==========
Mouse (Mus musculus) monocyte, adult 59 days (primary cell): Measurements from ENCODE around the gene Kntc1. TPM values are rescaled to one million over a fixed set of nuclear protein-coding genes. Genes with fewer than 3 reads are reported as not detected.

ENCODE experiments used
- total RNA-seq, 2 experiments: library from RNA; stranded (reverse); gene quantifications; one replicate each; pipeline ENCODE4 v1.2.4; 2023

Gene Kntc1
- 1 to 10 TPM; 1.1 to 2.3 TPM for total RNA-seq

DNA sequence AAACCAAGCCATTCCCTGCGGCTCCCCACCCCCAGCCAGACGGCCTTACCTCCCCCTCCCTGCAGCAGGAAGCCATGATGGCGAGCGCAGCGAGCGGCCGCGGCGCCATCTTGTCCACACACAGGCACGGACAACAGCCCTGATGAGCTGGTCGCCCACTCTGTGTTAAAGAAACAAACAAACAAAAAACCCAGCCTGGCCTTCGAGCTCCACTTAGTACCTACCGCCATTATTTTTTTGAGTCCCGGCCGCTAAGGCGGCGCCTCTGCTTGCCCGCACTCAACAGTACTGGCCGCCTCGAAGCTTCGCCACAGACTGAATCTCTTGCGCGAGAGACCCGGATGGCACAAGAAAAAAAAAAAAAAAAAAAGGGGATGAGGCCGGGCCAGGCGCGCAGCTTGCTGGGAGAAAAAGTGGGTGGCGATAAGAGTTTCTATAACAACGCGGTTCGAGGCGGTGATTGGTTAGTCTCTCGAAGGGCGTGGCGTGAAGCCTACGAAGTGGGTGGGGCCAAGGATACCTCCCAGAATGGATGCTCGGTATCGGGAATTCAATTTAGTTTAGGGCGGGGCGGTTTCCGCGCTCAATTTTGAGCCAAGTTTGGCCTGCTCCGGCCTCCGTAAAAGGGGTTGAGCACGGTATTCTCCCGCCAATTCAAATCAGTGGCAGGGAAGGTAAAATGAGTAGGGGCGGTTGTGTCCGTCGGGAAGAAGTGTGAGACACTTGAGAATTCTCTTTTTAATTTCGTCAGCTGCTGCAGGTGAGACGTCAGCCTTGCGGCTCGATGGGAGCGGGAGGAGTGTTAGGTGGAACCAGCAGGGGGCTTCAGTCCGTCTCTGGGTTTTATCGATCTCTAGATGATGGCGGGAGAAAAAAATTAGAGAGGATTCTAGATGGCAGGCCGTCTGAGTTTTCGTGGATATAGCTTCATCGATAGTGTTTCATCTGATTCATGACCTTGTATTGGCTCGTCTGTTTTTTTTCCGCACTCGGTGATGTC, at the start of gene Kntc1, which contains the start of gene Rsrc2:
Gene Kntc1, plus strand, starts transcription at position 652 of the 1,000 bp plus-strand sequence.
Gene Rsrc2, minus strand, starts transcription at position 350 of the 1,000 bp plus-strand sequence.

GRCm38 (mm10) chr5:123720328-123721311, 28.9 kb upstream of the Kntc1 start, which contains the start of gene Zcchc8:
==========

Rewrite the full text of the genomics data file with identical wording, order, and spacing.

Mouse (Mus musculus) monocyte, adult 59 days (primary cell): Measurements from ENCODE around the gene Kntc1. TPM values are rescaled to one million over a fixed set of nuclear protein-coding genes. Genes with fewer than 3 reads are reported as not detected.

ENCODE experiments used
- total RNA-seq, 2 experiments: library from RNA; stranded (reverse); gene quantifications; one replicate each; pipeline ENCODE4 v1.2.4; 2023

Gene Kntc1
- 1 to 10 TPM; 1.1 to 2.3 TPM for total RNA-seq

DNA sequence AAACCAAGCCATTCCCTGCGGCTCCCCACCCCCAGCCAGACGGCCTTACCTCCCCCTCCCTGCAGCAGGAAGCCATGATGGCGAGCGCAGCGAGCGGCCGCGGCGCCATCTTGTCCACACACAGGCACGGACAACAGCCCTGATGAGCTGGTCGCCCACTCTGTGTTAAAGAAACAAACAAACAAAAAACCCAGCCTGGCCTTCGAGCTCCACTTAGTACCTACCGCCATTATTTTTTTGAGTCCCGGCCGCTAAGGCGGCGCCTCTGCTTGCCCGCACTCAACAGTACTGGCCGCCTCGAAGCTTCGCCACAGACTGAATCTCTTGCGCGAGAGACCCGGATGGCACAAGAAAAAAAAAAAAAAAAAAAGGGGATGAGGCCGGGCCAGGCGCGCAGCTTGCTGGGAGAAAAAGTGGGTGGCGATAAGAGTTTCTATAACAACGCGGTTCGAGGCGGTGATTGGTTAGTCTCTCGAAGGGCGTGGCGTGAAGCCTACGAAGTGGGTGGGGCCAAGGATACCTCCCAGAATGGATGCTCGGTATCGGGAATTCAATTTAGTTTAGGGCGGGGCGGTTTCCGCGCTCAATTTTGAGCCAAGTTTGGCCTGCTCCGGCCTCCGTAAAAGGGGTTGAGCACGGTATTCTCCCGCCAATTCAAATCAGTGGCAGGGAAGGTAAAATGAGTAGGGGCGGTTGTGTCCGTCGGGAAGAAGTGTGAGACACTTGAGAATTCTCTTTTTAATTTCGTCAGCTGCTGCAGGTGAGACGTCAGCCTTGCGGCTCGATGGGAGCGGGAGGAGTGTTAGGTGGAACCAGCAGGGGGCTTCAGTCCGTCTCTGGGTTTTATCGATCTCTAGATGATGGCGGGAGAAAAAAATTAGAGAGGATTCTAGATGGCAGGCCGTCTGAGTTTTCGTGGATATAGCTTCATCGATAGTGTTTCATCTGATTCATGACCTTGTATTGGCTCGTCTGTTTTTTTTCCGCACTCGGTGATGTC, at the start of gene Kntc1, which contains the start of gene Rsrc2:
Gene Kntc1, plus strand, starts transcription at position 652 of the 1,000 bp plus-strand sequence.
Gene Rsrc2, minus strand, starts transcription at position 350 of the 1,000 bp plus-strand sequence.

GRCm38 (mm10) chr5:123720328-123721311, 28.9 kb upstream of the Kntc1 start, which contains the start of gene Zcchc8: